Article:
Norwegian explorer gives lecture about experiences, climate change

By: Megan Kadlec

Countless Minnesota State University, Mankato students put off studying for their midterms in order to join with staff, faculty and community members Tuesday afternoon to attend a lecture given by polar explorer and environmental witness Thorleif Thorleifsson.

Despite the rain and sleet, Ostrander Auditorium was packed for his address, “A Voyage Around the North Pole: Modern Exploration and Climate Change.”  In attendance at the lecture were representatives of the Norwegian government, members of Minnesota’s rich Norwegian community and Scandinavian Studies students.

One stop on a United States tour sponsored by the Norwegian government, Thorleifsson discussed his 80-day journey around the North Pole, following in the footsteps of legendary polar explorers Roald Amundsen and Fritjof Nansen.

Thorleifsson began his U.S. tour in Washington D.C. and stopped in Minnesota for one lecture at MSU. According to the Norwegian government, they chose MSU over other universities and venues in the state after considering the reputation of MSU’s Scandinavian Studies program.

While the title polar explorer is rather self-explanatory, many individuals might find themselves asking what an environmental witness is.

“Witnessing is a act to validate a lived experience. It is the process by which voices that have not been heard, or voices that cannot speak, are recognized,” said Scandinavian Studies professor Suzanne Martin. “Witnessing helps those who weren’t there or can’t be there, to understand the importance of what has been witnessed.”

Suzanne was one of three individuals who provided welcomes to Thorleifsson before his lecture. Also scheduled to speak was environmental counselor Marit Archer Saether from the Norwegian Embassy, though for some reason, her introduction was forgotten.

What took Amundsen six years to accomplish, Thorleifsson completed in just four months. This was previously impossible as ice caps and glaciers were frozen at different times of the year, making it impossible to make the entire journey around the North Pole in one stretch.

Thorleifsson and his crew departed from Oslo in June 2010, sailed along the Norwegian coast through the Northeast Passage, across the Bering Straight passing Alaska’s northern coast, through the Northwest Passage and sailed past Greenland and Iceland before returning to Oslo in October.

“When you also take into consideration that some of these places once were almost impossible to penetrate, I think that says a lot,” Thorleifsson said. “And as an environmentalist I think that is very scary.”

However strong Thorleifsson’s beliefs are about climate change, he still admitted that it was an opinion and he isn’t trying to influence anyone’s beliefs.

“There is no question to me. This is happening, but is it created by humans?” said Thorleifsson. “It’s up to you to decide, but this is my belief.”

While the 10,000-mile journey was difficult, some of the biggest problems came before Thorleifsson and his crew were able to depart from Oslo. For example, Thorleifsson was forced to deal with the Russian bureaucracy in order to gain the permission necessary to sail through the Northeast Passage on Russia’s border.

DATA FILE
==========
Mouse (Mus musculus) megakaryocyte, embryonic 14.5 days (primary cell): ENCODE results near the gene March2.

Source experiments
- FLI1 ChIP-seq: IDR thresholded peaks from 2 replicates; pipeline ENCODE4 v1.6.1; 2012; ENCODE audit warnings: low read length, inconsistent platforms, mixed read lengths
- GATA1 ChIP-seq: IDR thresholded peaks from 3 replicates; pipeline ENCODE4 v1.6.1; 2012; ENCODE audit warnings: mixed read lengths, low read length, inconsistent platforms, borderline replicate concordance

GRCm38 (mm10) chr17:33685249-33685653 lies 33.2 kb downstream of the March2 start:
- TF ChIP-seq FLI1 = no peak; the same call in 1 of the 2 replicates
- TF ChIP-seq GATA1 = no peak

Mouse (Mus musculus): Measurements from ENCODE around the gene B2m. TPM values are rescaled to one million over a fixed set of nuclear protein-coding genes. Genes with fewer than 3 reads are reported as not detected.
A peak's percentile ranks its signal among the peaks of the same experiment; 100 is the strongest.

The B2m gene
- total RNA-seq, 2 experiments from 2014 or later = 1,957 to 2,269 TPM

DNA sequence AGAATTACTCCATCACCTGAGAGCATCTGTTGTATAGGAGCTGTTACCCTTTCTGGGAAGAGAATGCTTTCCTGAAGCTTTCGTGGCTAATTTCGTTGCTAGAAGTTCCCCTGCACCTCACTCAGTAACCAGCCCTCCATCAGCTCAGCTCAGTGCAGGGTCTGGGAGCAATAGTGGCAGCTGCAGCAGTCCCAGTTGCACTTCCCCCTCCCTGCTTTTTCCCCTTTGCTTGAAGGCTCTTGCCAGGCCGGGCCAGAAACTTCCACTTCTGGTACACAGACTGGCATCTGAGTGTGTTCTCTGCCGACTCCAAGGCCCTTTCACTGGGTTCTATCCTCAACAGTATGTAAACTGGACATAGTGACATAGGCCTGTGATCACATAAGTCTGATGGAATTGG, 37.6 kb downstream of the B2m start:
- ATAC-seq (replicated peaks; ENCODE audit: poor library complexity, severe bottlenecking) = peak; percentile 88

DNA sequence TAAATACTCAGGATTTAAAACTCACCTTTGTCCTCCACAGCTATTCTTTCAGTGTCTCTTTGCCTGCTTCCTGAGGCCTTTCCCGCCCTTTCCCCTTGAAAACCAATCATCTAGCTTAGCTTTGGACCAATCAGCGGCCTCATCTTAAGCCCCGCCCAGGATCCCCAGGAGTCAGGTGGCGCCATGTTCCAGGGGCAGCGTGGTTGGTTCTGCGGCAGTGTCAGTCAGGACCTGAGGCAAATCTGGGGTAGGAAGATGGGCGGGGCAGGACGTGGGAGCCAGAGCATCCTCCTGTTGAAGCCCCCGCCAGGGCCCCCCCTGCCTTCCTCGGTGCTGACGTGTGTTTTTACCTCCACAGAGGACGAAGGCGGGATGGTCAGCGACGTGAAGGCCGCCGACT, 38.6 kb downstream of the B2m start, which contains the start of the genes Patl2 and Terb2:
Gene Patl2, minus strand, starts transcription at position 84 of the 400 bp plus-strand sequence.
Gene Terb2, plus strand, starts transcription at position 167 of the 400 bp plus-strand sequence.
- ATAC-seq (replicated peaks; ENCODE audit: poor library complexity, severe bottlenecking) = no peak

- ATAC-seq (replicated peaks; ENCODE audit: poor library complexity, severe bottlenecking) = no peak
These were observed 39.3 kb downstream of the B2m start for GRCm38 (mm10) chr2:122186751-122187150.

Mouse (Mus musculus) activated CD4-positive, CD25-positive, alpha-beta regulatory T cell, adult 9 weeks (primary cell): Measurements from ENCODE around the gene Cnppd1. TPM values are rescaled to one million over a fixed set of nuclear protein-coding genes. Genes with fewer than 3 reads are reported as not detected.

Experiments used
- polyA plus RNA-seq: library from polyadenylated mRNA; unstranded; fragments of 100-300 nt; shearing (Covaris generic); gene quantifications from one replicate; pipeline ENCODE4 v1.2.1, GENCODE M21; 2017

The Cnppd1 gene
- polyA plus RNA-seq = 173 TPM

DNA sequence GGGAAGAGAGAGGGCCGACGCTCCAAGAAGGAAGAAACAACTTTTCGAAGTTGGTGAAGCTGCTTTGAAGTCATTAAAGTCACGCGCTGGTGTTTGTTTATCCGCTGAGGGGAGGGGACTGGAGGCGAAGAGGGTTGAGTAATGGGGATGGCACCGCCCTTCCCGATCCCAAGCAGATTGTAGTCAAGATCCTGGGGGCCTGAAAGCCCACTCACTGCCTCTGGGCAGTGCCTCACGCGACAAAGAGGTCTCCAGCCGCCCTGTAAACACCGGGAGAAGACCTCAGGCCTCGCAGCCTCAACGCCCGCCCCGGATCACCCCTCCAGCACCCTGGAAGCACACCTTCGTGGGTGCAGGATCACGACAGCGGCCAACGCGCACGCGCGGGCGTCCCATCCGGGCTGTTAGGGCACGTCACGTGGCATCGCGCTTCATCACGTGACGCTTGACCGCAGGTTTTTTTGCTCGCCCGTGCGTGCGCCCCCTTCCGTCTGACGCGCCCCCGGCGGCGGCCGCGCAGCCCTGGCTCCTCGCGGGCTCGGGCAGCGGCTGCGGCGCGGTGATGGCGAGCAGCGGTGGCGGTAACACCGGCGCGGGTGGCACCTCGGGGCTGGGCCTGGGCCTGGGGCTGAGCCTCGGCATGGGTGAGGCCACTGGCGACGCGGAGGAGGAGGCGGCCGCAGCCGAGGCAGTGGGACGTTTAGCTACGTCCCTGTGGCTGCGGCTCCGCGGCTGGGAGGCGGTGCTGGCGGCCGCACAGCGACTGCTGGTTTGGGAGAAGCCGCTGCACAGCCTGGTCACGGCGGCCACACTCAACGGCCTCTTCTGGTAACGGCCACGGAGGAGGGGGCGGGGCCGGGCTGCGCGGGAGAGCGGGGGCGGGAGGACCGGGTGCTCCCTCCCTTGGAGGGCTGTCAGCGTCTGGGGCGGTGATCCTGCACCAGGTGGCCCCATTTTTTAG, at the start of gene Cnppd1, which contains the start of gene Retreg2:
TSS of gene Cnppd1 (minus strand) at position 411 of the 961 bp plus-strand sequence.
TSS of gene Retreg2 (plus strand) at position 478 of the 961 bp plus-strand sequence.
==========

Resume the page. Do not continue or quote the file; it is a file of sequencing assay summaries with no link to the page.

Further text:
The Russian government required Thorleifsson to gain 41 signatures before he was able to depart, as well as requiring daily phone calls to the government throughout the trip.

While dealing with the Russian government was difficult, Thorleifsson said the biggest challenge he faced was choosing the proper sailboat. While their boat needed to able to conquer ice, it also needed to be fast, as the explorers were on a strict deadline. Because the boat was designed to be fast and efficient, the three explorers were forced to determine what they really needed on their journey, as they were only able to pack just less than 1700 pounds of cargo, their body weight included.

Included as necessities were a computer, video equipment, weather software as well as plenty of wool clothes and food that made for quick meals. Thorleifsson said his crew ate a lot of reindeer hearts on the trip because they were easy to eat.

As Thorleifsson and his crew reached the end of their journey, they were shocked by civilization. After being on a sailboat in close proximity to one another and nature for 80 days, it is no wonder the explorers were taken aback by the vision of a city.

“Finally, we sail into a completely different world and it is a cross between the melting artic and this polis in the North Sea. There are a lot of helicopters, flyboats, a lot of activity. It is like sailing into a city,” Thorleifsson said. “We have this experience of being in the wilderness for three months and suddenly you are in the middle of a city.”

Thorleifsson credits his success to preparedness, improvisation, established rules, analysis, concentrated behavior and innovation. However important these aspects of the trip were, he said the team was able to accomplish their goals because they were more than crewmates, they were friends.

Attendees of Thorleifsson’s lecture were not only informed about the perils of polar exploration, but were also entertained. Audience members were constantly laughing at Thorleifsson’s witty remarks and odd comments.

“Captain Thorleifsson is not only an important witness to these changes; he is also an outstanding example of the great Norwegian history of explorers in this area of the world,” said Norwegian Ambassador Wegger Christian Strommen.

Co-sponsors of the event include the Norwegian Embassy; University Advancement; the Colleges of Arts and Humanities, Science, Engineering and Technology, and Social and Behavioral Sciences; the Scandinavian Studies program, and countless other MSU departments.

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